Saving both cooling costs and the environment at the same time is a whole lot easier than you might imagine. In fact, the difference could be as easy as one thing: paint. The right kind of paint, in the right colour, in the right place. Who Chooses Heat Reflective Roof Paint DIY enthusiasts and weekend warriors are interested in more than just saving costs on tradesmen and their profiteering on materials. They want to leave their mark on their own home and enjoy the satisfaction of having used one’s own hands to accomplish something practical. There’s little wonder then that choosing materials that are environmentally safe is high on the list of priorities for DIY shoppers looking for any building material, online or in-store. So would the priorities be any different when it comes to choosing paint, much less roof paint, a product generally known for its high VOCs, toxic production methods and application hazards? Or course not. But as you’ll see when discovering the following immediate and long term benefits of heat reflective paint and roof paint, the positive effects on the environment extend well beyond those initial environmental benefits. Immediate Benefits Have you ever sat in the sun wearing black clothing and then swapped to white? Have you felt the difference in internal temperature between a car with dark paint and light paint? Or, more pertinently, how about that moment you pop up the reflective foil sun visor behind your car windscreen and create shade that isn’t absorbing any heat? Then that’s the type of immediate benefit you’ll feel from the day the heat reflective coating is on your roof or walls. And if you’re feeling good already because you’ve got great insulation, imagine how good you’ll feel when the insulation isn’t fending off anywhere near as much heat as it was before! Just like you wouldn’t put your picnic cooler (like a mini insulated house) in full sun, shade your insulated walls and ceiling with heat reflective paint, and you’ll notice the effectiveness of your insulating increase immediately and exponentially. A picnic cooler in the shade is always going to fare much better. (And what if you could coat your cooler in something that would release even ambient heat? Read about amount emissivity a little lower down.) Similar to insulation, electricity-free cooling methods like roof vents, which are designed to extract heat from your roof space before it builds up enough to radiate into your living area, will also experience a massive boost in effectiveness. Long Term Benefits Any reduction in heat retention is going to reduce cooling costs. Little or no air conditioner use is achieved by many homeowners thanks to the front line defence of heat reflective paint, with combinations of insulation and/or ventilation. Saving electricity costs means saving the fossil fuels burnt to produce the electricity, and therefore benefits the environment. Even green energy comes at a cost, both operational and environmental, so reducing energy consumption is the real reason heat reflective paint produces so many long term benefits. The reduced energy consumption means reduced maintenance of electric equipment, not to mention reductions in manufacture or production of cooling equipment - so the chain reaction is a far-reaching environmental and economic benefit. There’s even evidence indicating the substrates themselves fair better when protected by heat reflective paint. That’s not just due to the weather sealing effect of a quality roof paint, but because the warping and flexing of heat-affected structures creates pressures that undermine structural integrity and eventually require additional maintenance and repairs. Reduce the heat passed to the substrate and supportive structure, and you’ve alleviated strain from the building, extending the longevity of the dwelling. Why Roofs Matter Walls are shaded at different periods of the day depending on where the sun is at the time, along with the orientation of the building and surrounding buildings. But roofs are rarely shaded. Roofs are the shade. So as your first line of defence against heat, roof paint selection is absolutely critical. We’ll discuss some basics of roof paint selection below, but with the preceding picnic cooler and car sun visor illustrations in mind, suffice to say the colour selection is also imperative when considering a roof paint. Just why slate grey and even black have become fashionable roof colours in warm climates is hard to justify. It’s evident that colour viciously affects heat absorption - we use it to our advantage when heating pool water in black pipes on a roof, or even those black poly camping shower bags that will heat up enough to scald your skin if you leave them in the sun for a few hot hours. So armed with that common knowledge, why do we paint roofs black? Did we not think about it? Or were we sold that colour by marketers that didn’t care for our cooling costs? Or did we feel the macho power from knowing we were heating up our dwelling but could tackle the self-made problem with our gutsy but energy-guzzling climate control system? It sounds silly now when summarising like that. At this point, the discerning reader may interject: if colour is the basis of reflectivity, then are heat reflective paints just bright coloured paints? Good question. The answer is no. Much more than colour is required for a heat reflective paint. The way the colour pigment is produced can significantly affect reflectivity. And heat reflective paints don’t only reflect light, they release heat. That factor of heat release is the second element that makes heat reflective paint so special. Do you want to see some proof? Other Applications Proof that heat reflective paint is not a gimmick sold by big paint brands is that, well, big paint brands don’t sell much real heat reflective paint. (More on that shortly.) But most compelling is the fact that industry has for decades been coating interstate pipelines spanning thousands of desert kilometres in heat reflective paint. Imagine the savings when heat-sensitive pipelines, including combustibles, no longer have to be underground pipelines because the above-ground pipes can be coated in heat reflective paint! All that research and development by industry is not benefiting consumers, including the DIY brigade, because it wasn’t a huge leap to adapt that pipeline paint technology to roofing paint. The Right Heat Reflective Paint Whether or not you’re familiar with the saying “oils ain’t oils”, you’ll soon agree that not all paints are created equal. It’s not just the difference in finish that stands one paint apart from the rest - satin, gloss, matt, textured, and the like are imperative for your project, as are tint, mixing methods, weather ratings, and application instructions. Those latter factors go a long way in determining if a paint is designed for interior or exterior application, especially if it’s right for special surfaces and applications, like this range of roof paint. After all, roof paint is on the most exposed surface, the least likely to be regularly and closely inspected, and yet the most critical surface for a sealant - to stop rain from entering your home. But heat reflective paint, and particularly heat reflective roof paint, opens up a whole new field of variants, metrics and contrasts that can be dizzyingly complex, to say the least. What’s the coating thickness? Life span? Guarantee period? Time before it’s safe to collect drinking water? Personally, I’m happy to leave the science of it all to the lab technicians, but there’s one thing I won’t stand for: don’t try and sell me some wow factor by telling me your paint is better because you put ceramic spheres or glass nanoparticles in it. Whether or not that works and whether or not Nike tries to tell me the same thing about what they put in the sole of my sneaker isn’t proven just by you naming it. So forget the marketing and give me the facts thanks very much. I’ll weigh up the differences between my other options. When it comes to heat reflective paint, what you should be looking for is the SRI rating. That stands for Solar Reflective Index. It’s a superior measurement because it’s a mathematical formula that combines the two important factors in heat transmission: reflectivity and emissivity. That is to say, how much heat is reflected, and of what’s not reflected, how quickly heat is released from the coating without passing it through to the substrate. So the higher the SRI, the less heat there is which enters your home. It’s as simple as that in the end. Your Next Steps Shop online for a high SRI (110+) like this heat reflective paint at a price that shows the technology hasn’t been sold to exploit your environmental conscience but because the manufacturer truly believes in the benefits to the consumer and environment from a quality roof paint. So why aren’t the big paint brands seriously promoting heat reflective roof paints? Maybe the answer to that question is similar to why the big car brands took over a decade to get behind their own front runner electric vehicle models. The bigger the ship, the slower it is to turn it around. Global corporations focus so keenly on their bottom line, they simply aren’t adept at putting environmental or even consumer concerns first. They’ve become highly skilled at promoting the perception of focusing on those two priorities, at a tortoise pace and in a conservative manner that insures not the least number of their customer base who follow the path of least resistance are left behind. It seems these multi-national corporations figure there’s no point educating the market when they can sell what they’ve already got to the uneducated. And that’s a solid business model when profit reigns supreme instead of environmental or consumer concerns. A simple case in point is this delightful expression I just caught on some marketing copy by one of the world’s foremost paint brands; they introduced their product with the words “This thick and creamy emulsion...” Honestly, suppose it wasn’t for the image of a branded paint tin. In that case, I couldn’t tell if they were flogging a carbonara pasta sauce, some new latte style, or an exterior coating designed to protect substrate, structure and occupants from the weather. So now you’ve seen the options and read a little about the facts, go for what the future would choose.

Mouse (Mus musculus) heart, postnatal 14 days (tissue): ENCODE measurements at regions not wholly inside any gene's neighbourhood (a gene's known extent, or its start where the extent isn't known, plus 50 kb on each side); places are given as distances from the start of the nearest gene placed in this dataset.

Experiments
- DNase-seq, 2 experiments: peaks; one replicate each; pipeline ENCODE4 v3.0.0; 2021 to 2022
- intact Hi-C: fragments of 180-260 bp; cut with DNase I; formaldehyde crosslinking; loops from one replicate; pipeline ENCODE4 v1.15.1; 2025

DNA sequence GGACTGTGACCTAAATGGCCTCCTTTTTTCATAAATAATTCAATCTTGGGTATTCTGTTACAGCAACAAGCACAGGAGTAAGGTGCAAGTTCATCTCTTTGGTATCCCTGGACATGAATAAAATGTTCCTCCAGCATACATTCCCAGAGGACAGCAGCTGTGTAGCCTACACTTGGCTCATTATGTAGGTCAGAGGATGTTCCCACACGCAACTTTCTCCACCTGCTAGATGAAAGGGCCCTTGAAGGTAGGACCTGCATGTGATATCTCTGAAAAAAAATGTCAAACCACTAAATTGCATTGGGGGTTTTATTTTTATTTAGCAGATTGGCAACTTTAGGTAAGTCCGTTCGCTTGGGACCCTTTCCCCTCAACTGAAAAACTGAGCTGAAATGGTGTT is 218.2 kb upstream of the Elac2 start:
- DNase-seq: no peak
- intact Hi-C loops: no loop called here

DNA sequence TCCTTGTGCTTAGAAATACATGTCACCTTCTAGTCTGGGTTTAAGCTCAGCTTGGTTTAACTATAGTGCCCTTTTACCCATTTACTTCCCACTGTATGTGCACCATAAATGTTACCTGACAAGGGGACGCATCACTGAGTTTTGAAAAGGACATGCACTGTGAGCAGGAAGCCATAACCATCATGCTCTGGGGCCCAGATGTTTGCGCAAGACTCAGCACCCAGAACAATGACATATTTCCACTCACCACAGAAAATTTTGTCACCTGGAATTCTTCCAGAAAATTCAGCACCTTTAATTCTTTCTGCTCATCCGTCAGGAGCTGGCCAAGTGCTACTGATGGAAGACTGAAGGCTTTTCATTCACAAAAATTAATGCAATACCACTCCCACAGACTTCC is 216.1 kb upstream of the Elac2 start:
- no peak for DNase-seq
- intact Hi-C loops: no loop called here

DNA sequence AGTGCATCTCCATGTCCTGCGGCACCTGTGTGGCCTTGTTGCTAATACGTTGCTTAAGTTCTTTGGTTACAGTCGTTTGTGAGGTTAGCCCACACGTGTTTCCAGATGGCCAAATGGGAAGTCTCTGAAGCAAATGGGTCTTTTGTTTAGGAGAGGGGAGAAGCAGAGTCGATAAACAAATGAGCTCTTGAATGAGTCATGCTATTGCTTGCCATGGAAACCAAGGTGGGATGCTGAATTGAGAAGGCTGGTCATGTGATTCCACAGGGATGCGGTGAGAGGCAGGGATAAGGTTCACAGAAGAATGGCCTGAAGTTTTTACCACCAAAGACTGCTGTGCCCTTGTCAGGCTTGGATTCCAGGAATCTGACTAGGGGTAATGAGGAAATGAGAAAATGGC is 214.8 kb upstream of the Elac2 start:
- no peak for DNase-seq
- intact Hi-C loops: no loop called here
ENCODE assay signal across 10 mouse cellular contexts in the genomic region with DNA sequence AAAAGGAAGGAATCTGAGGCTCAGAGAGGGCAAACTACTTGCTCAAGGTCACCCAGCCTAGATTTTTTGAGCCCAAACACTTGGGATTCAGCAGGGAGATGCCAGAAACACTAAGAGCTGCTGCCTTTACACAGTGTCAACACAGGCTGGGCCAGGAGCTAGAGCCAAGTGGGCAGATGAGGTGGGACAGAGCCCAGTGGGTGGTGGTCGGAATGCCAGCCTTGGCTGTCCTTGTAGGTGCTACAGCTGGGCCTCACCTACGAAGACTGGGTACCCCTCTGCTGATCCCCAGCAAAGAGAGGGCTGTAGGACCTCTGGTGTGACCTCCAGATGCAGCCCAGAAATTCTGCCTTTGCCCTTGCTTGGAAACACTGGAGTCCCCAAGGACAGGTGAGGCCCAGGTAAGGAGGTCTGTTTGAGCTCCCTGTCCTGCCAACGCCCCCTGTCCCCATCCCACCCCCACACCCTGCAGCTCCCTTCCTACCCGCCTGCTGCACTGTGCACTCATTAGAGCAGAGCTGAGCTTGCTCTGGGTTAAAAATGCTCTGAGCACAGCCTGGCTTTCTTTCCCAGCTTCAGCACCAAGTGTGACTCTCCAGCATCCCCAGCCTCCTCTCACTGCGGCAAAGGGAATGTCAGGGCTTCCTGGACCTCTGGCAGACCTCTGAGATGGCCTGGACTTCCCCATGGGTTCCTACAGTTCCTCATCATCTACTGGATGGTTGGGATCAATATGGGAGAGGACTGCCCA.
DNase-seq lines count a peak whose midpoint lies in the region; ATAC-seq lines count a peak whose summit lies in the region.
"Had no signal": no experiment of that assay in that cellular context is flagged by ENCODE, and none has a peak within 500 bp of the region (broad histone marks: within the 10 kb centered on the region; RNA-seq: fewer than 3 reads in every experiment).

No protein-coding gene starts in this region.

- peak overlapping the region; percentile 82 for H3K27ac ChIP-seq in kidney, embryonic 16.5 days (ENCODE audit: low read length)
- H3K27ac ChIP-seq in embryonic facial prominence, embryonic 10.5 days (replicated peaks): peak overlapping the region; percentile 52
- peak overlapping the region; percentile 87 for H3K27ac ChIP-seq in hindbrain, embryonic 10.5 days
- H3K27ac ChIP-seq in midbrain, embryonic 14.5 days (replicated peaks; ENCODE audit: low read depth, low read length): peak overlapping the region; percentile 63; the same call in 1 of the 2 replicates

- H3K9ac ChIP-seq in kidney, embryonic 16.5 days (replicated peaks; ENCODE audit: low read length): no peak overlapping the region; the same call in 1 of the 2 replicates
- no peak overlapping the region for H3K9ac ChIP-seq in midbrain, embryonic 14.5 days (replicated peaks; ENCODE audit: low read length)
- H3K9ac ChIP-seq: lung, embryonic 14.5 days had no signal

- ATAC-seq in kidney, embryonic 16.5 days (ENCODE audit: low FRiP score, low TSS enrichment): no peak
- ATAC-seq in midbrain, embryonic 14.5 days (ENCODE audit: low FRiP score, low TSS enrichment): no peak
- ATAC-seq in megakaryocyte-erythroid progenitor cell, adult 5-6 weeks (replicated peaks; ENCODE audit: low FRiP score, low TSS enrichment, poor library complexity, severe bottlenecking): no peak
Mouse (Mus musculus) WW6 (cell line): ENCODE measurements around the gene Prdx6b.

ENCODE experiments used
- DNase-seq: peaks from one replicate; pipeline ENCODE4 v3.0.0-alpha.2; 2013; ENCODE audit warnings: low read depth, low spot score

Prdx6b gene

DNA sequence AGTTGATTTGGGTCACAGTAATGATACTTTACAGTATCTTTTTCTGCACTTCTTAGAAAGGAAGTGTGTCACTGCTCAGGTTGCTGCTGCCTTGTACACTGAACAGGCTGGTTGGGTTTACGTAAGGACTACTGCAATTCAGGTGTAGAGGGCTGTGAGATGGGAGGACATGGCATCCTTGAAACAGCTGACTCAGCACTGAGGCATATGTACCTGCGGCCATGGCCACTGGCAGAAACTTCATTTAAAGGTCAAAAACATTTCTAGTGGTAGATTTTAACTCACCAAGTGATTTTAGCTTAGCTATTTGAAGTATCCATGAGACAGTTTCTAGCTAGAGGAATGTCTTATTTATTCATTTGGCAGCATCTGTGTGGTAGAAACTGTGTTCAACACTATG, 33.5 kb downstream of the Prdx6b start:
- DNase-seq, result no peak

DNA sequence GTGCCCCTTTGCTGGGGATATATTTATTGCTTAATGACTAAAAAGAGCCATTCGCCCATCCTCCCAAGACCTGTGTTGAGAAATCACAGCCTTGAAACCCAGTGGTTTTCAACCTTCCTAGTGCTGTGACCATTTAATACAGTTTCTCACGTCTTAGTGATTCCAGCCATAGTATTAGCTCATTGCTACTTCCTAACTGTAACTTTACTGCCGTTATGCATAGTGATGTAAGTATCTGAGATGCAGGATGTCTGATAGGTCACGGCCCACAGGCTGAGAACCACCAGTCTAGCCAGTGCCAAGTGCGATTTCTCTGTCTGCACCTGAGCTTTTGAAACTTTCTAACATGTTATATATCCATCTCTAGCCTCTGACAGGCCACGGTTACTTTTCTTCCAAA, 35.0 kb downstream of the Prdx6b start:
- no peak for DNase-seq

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Essential Guide to Wetrooms
Whether creating your dream bathroom or a compact en-suite, wetrooms can offer both practicality and stylish looks. We have created this handy guide on everything you need to know about wetroom design. Is a wetroom suitable for my home? Wetrooms not only look sleek and minimal but are very practical as they’re easy to keep clean and provide a very accessible showering area for children and those who are less mobile. If your bathroom has an awkward shape or is compact and isn’t suitable for a standard shower enclosure, a wetroom can really help to make the best use of space. Wetrooms can also help to increase the value of your home and create a real selling point for potential buyers. Wetrooms can be fitted in any home, but they may not be the right solution for everyone, so make sure to have a good think about what you want from your new bathroom. A wetroom can make the bathroom feel colder and if the floors and walls aren’t correctly waterproofed, water seepage will be a major problem, meaning disruption and costly repairs. Can a wetroom be any size? Wetrooms can be fitted in any size of bathroom, and as you aren’t restricted to the shape of a shower tray, the showering area can be made to any size you require. If your bathroom is really small the basin and toilet, as well as items such as loo roll and towels, may get wet. It’s recommended to tank the entire room if the space measures less than 5m2. Fitting a wetroom glass screen is a good idea to prevent items from getting splashed with water and it’ll still provide a very clean, minimal look. Tanking And Drainage One of the most common issues when installing a wetroom is ensuring that the room is totally watertight, and if care is not taken, there’s a risk of causing extensive damage. Fitting a continuous membrane underneath the wall and floor tiles is one of the most common ways to tank a wetroom. Using a sunken tray in the shower area of the bathroom is another way to create a wetroom look, the tray will need to be tiled and sealed to make it waterproof. Fitting a wetroom is a job best left to the professionals or the very skilled DIY’ers. The wetroom floor needs to have a subtle gradient so that the water runs in the direction of the drain. Ensure that the drain is not going to be positioned directly underneath where you stand to take a shower; if you have a small space corner drains are ideal. Ventilation To keep moisture and humidity levels at a minimum and to prevent mildew from forming, ventilation is important. If you have a window keep it open when using the wetroom if you don’t have a window fit an extractor fan to take the moisture away. Underfloor Heating Underfloor heating is essential in a wetroom, as it not only provides a warm and inviting space, but the floor will dry up much faster too. For easier installation, opt for an electric underfloor heating kit. Tiles Choosing the right floor tiles for your wetroom is essential as they need to be slip-resistant. Natural stone tiles such as slate are great for a wetroom floor, but make sure to avoid tiles that have a glossy finish as they create a slippery surface when wet.